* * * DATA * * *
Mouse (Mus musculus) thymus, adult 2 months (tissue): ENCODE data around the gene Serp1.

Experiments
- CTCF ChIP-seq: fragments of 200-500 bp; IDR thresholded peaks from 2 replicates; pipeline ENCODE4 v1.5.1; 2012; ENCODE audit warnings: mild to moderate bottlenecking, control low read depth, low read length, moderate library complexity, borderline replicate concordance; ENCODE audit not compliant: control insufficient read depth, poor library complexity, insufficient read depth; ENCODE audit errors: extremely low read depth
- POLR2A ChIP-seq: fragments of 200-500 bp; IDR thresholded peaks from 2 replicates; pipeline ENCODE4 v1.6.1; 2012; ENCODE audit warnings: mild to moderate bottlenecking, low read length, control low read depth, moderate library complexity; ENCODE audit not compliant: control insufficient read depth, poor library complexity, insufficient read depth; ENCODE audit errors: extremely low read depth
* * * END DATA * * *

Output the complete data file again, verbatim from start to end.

Mouse (Mus musculus) thymus, adult 2 months (tissue): ENCODE data around the gene Serp1.

Experiments
- CTCF ChIP-seq: fragments of 200-500 bp; IDR thresholded peaks from 2 replicates; pipeline ENCODE4 v1.5.1; 2012; ENCODE audit warnings: mild to moderate bottlenecking, control low read depth, low read length, moderate library complexity, borderline replicate concordance; ENCODE audit not compliant: control insufficient read depth, poor library complexity, insufficient read depth; ENCODE audit errors: extremely low read depth
- POLR2A ChIP-seq: fragments of 200-500 bp; IDR thresholded peaks from 2 replicates; pipeline ENCODE4 v1.6.1; 2012; ENCODE audit warnings: mild to moderate bottlenecking, low read length, control low read depth, moderate library complexity; ENCODE audit not compliant: control insufficient read depth, poor library complexity, insufficient read depth; ENCODE audit errors: extremely low read depth